Dir: William Lustig, Stars: Tom Atkins, Bruce Campbell, Laurene Landon, Robert Z’Dar
I’ve never been to New York City, but I’m in love with the way it looks on film. When you get a movie that filmed there in the 70’s or 80’s, it has a character to it that’s immediately discernible, that adds a layer of grit to any story that wants it. Maniac Cop uses these qualities to quickly establish a tense setting, opening on streets that are simultaneously deserted and claustrophobic, with sidewalks hemmed in by canyon-like building walls and endless lines of empty cars.
Maniac Cop takes the tension of those streets and adds a psychopathic police officer to a film that ends up being a naked satire of both police-community relations and the very idea that the shoot-first-ask-questions-later, Dirty Harry-style cop is something you’d ever want around. As the idea that a police officer is murdering innocent people, all of whom are white, spreads on the news, you get a bunch of little reactions from people in the community. Uniformly, the white citizens are freaking out, while everyone else is completely unconcerned, informing the audience that this is business as usual.
The climax of the film takes place at a St. Patrick’s Day parade, that is proceeding despite there being threats of bombs and violence, and is being picketed by protesters decrying police violence. It’s all a sidebar to the quasi-supernatural murder cop that’s stalking all of the main characters, but it’s an amusing reminder that issues between the police and the people they’re charged with protecting aren’t anything new, no matter what your relatives on Facebook think.
None of the performances are remarkable. Tom Atkins does a good job as the grizzled old detective who really cares about finding the killer, despite being dressed in the worst suit I have ever seen in my life. Bruce Campbell doesn’t get to bring much comedy to his role outside of throwing himself around into walls and doors, so he’s pretty wasted. He manages to look really skinny and insane, though. Robert Z’Dar does well as the titular Maniac Cop, selling being an unstoppable murder machine with his lumbering but intense movements. The payoff where you finally see his face [link is spoilers] was pretty startling and effective, and I’m glad they saved it for the last few minutes of the film.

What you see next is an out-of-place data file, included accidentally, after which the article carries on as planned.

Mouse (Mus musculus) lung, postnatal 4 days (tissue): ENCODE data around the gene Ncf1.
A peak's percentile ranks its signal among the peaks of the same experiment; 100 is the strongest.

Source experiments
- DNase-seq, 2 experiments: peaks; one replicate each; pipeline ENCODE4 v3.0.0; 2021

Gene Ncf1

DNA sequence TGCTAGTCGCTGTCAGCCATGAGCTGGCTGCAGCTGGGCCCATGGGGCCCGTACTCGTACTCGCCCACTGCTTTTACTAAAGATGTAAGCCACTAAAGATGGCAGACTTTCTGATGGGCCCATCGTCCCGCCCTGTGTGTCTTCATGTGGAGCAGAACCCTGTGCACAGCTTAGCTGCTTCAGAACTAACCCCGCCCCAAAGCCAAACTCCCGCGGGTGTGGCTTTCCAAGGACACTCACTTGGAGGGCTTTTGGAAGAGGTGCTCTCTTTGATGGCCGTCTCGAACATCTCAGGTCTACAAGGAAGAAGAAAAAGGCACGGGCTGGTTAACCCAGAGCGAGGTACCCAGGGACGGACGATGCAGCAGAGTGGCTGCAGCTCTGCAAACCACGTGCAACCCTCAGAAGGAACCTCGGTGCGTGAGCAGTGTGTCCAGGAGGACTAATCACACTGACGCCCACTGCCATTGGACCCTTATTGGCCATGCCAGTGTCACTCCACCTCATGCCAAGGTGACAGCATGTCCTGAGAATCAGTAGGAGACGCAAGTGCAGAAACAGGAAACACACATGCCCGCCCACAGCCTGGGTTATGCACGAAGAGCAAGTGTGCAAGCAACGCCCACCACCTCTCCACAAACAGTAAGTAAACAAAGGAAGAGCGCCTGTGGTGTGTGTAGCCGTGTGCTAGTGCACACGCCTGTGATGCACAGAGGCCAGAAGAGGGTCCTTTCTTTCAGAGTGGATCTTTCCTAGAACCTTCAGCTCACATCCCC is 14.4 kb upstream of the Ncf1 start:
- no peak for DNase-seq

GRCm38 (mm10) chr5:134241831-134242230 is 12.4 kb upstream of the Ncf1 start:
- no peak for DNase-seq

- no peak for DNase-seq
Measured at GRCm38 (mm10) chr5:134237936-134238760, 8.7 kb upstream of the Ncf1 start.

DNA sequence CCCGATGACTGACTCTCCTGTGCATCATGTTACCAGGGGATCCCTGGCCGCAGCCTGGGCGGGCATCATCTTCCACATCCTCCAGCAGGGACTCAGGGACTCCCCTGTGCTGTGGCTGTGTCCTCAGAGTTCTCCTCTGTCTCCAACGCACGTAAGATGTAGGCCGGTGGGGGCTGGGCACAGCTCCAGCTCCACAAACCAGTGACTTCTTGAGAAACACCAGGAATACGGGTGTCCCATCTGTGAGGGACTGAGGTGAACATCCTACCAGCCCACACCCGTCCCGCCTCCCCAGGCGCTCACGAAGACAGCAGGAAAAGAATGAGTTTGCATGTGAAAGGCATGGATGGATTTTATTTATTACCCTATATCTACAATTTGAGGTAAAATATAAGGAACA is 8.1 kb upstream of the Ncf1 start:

There were a few things that didn’t really work for me. Bruce Campbell’s subplot is boring, and one of those bad horror movie cliches where you and half the characters know exactly what’s going on and you’re just waiting for everyone else to catch up so the plot can move along. The flashbacks to Maniac Cop’s origins, while filmed incredibly effectively, didn’t do anything to really enhance the character for me. I couldn’t tell if the movie was trying to engender sympathy for him or not, but if it was, it didn’t work.
Overall I’d give Maniac Cop a solid recommendation for a horror movie night. It’s not excessively gory so it’ll work for most situations, and the pointed social commentary is novel enough to carry the slower bits.